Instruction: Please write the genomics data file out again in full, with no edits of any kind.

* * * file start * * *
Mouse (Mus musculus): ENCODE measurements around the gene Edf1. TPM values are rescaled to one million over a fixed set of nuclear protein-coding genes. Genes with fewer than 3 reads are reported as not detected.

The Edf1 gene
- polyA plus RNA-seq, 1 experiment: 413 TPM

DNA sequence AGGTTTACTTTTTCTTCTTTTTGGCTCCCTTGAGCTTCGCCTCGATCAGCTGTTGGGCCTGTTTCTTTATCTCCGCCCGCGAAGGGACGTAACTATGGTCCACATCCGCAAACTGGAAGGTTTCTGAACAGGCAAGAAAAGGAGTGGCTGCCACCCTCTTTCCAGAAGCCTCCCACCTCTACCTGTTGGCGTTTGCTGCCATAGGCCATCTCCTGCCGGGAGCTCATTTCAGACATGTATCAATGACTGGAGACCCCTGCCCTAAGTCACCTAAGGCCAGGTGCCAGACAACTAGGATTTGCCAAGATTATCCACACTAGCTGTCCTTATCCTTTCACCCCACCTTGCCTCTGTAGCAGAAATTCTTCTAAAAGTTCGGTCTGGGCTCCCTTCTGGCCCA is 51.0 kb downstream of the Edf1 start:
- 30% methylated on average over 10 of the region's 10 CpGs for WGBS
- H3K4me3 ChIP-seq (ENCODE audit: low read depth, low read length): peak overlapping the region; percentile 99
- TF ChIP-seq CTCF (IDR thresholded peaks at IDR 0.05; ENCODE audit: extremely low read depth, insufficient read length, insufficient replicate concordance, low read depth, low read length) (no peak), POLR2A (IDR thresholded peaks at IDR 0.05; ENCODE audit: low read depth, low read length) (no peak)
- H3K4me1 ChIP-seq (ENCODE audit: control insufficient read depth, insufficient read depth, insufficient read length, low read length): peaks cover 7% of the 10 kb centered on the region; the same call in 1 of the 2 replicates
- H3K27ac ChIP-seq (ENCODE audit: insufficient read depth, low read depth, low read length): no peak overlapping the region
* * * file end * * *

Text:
Mouse (Mus musculus): ENCODE measurements around the gene Edf1. TPM values are rescaled to one million over a fixed set of nuclear protein-coding genes. Genes with fewer than 3 reads are reported as not detected.

The Edf1 gene
- polyA plus RNA-seq, 1 experiment: 413 TPM

DNA sequence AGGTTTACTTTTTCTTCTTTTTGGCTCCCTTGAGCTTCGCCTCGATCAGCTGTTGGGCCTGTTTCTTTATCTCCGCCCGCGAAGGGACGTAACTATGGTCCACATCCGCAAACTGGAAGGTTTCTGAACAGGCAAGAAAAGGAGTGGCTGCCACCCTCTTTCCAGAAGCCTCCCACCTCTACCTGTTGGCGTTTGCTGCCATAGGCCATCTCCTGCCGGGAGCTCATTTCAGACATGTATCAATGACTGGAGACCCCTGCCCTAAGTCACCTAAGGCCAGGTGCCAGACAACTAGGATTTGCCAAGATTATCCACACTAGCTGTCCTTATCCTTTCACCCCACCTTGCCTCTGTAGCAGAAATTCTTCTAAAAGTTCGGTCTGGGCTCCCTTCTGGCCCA is 51.0 kb downstream of the Edf1 start:
- 30% methylated on average over 10 of the region's 10 CpGs for WGBS
- H3K4me3 ChIP-seq (ENCODE audit: low read depth, low read length): peak overlapping the region; percentile 99
- TF ChIP-seq CTCF (IDR thresholded peaks at IDR 0.05; ENCODE audit: extremely low read depth, insufficient read length, insufficient replicate concordance, low read depth, low read length) (no peak), POLR2A (IDR thresholded peaks at IDR 0.05; ENCODE audit: low read depth, low read length) (no peak)
- H3K4me1 ChIP-seq (ENCODE audit: control insufficient read depth, insufficient read depth, insufficient read length, low read length): peaks cover 7% of the 10 kb centered on the region; the same call in 1 of the 2 replicates
- H3K27ac ChIP-seq (ENCODE audit: insufficient read depth, low read depth, low read length): no peak overlapping the region